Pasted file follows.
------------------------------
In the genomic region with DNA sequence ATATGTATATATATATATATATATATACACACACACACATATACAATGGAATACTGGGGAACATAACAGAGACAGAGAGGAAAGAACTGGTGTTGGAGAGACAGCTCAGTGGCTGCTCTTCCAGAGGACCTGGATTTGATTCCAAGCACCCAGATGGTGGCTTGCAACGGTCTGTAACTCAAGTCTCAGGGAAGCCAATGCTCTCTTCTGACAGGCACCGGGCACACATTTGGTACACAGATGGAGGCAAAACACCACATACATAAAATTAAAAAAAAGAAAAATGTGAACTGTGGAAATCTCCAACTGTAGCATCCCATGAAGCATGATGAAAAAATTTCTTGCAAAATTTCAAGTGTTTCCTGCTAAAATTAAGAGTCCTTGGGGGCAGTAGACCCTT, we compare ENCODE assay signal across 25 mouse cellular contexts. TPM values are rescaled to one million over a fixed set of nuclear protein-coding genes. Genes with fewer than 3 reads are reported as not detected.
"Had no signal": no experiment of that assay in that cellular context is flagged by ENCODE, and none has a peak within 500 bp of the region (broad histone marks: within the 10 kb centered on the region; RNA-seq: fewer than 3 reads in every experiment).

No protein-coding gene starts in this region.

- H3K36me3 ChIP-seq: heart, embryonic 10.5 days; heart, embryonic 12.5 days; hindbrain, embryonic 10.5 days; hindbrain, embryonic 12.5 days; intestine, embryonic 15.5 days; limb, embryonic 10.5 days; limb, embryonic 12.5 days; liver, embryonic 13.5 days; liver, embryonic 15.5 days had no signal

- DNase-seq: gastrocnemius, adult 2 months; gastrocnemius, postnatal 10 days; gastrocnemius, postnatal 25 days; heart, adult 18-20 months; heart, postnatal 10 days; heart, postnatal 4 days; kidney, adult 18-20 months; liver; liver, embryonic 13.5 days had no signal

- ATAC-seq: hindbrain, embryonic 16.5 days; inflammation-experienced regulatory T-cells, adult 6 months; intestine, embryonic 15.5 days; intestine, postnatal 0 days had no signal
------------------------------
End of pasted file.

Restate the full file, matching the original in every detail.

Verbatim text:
In the genomic region with DNA sequence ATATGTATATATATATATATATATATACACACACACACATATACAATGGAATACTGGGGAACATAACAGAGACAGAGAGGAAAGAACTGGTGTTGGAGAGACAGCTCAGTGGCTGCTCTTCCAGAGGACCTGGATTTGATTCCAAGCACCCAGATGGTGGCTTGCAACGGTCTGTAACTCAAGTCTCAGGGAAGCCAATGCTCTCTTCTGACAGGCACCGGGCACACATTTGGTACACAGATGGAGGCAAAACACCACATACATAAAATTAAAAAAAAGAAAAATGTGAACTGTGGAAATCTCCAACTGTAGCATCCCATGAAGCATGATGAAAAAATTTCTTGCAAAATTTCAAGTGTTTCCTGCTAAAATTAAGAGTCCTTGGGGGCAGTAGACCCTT, we compare ENCODE assay signal across 25 mouse cellular contexts. TPM values are rescaled to one million over a fixed set of nuclear protein-coding genes. Genes with fewer than 3 reads are reported as not detected.
"Had no signal": no experiment of that assay in that cellular context is flagged by ENCODE, and none has a peak within 500 bp of the region (broad histone marks: within the 10 kb centered on the region; RNA-seq: fewer than 3 reads in every experiment).

No protein-coding gene starts in this region.

- H3K36me3 ChIP-seq: heart, embryonic 10.5 days; heart, embryonic 12.5 days; hindbrain, embryonic 10.5 days; hindbrain, embryonic 12.5 days; intestine, embryonic 15.5 days; limb, embryonic 10.5 days; limb, embryonic 12.5 days; liver, embryonic 13.5 days; liver, embryonic 15.5 days had no signal

- DNase-seq: gastrocnemius, adult 2 months; gastrocnemius, postnatal 10 days; gastrocnemius, postnatal 25 days; heart, adult 18-20 months; heart, postnatal 10 days; heart, postnatal 4 days; kidney, adult 18-20 months; liver; liver, embryonic 13.5 days had no signal

- ATAC-seq: hindbrain, embryonic 16.5 days; inflammation-experienced regulatory T-cells, adult 6 months; intestine, embryonic 15.5 days; intestine, postnatal 0 days had no signal